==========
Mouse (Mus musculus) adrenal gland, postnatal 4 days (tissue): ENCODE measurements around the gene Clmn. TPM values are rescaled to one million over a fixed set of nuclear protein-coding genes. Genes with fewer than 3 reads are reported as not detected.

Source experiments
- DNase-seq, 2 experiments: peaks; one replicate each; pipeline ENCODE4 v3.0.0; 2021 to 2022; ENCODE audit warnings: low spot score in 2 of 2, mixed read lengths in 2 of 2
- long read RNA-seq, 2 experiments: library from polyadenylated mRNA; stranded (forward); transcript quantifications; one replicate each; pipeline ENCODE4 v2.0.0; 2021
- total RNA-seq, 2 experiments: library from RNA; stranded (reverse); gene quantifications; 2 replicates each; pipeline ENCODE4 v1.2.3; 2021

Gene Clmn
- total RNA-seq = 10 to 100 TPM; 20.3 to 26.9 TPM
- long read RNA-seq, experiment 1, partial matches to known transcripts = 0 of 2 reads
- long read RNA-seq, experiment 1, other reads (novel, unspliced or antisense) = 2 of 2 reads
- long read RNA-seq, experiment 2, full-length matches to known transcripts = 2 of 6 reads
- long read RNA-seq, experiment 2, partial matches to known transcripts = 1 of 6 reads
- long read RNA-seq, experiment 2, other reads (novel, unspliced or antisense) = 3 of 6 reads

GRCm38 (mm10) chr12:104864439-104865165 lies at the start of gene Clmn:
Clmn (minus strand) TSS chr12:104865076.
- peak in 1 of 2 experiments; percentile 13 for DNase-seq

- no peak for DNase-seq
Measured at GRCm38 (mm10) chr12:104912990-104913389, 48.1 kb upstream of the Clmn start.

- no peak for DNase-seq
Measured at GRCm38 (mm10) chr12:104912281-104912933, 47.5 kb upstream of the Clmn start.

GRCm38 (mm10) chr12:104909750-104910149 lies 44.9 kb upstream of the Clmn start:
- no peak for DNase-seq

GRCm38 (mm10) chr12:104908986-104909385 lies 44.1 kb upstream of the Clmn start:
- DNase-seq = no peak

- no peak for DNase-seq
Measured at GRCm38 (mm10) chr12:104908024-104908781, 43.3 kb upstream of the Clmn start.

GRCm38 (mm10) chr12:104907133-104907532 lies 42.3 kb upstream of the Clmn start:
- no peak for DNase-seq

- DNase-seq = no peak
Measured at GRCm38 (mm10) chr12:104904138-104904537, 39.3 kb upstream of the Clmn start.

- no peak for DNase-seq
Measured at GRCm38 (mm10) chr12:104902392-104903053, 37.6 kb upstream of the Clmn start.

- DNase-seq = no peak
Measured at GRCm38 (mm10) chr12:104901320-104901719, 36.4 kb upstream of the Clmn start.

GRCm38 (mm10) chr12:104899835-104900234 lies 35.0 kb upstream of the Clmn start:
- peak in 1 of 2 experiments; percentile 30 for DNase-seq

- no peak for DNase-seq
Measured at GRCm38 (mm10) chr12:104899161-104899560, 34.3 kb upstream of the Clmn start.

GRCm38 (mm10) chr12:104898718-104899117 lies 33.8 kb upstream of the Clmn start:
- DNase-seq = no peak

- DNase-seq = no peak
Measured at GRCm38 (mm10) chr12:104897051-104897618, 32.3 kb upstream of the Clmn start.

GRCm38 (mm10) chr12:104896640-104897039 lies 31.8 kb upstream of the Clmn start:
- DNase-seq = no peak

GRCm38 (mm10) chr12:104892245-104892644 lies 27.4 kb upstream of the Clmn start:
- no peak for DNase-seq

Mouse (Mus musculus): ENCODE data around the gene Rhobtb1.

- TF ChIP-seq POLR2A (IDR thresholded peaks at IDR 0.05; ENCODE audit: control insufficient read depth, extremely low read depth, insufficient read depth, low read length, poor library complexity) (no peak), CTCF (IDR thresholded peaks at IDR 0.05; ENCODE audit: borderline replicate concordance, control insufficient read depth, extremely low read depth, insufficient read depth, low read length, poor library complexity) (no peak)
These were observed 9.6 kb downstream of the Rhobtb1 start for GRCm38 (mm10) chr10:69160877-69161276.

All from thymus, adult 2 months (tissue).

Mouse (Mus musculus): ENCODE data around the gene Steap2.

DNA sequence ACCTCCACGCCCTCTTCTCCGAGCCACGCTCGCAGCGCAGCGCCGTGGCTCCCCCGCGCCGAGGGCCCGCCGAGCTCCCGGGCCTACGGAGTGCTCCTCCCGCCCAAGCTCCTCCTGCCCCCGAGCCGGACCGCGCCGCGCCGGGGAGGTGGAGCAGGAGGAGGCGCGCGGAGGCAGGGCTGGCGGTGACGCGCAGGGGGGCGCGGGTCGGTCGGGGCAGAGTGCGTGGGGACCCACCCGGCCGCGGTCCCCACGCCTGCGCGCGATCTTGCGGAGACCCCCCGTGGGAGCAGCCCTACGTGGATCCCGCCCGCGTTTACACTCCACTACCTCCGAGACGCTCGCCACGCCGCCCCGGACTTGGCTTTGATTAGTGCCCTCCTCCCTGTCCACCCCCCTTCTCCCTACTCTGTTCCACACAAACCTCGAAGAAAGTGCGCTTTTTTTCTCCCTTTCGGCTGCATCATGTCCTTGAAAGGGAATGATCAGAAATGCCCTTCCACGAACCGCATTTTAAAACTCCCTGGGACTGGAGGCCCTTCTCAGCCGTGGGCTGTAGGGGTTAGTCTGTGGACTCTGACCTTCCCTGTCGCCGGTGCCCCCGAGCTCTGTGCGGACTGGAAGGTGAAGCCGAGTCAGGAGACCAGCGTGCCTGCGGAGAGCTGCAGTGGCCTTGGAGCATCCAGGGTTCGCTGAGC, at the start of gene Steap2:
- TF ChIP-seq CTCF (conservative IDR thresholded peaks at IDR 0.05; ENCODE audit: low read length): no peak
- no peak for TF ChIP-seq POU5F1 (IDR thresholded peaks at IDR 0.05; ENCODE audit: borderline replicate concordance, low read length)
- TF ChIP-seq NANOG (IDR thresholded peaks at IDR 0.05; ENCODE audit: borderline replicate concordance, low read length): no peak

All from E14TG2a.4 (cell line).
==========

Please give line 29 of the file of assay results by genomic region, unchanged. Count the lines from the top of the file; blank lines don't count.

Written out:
Measured at GRCm38 (mm10) chr12:104904138-104904537, 39.3 kb upstream of the Clmn start.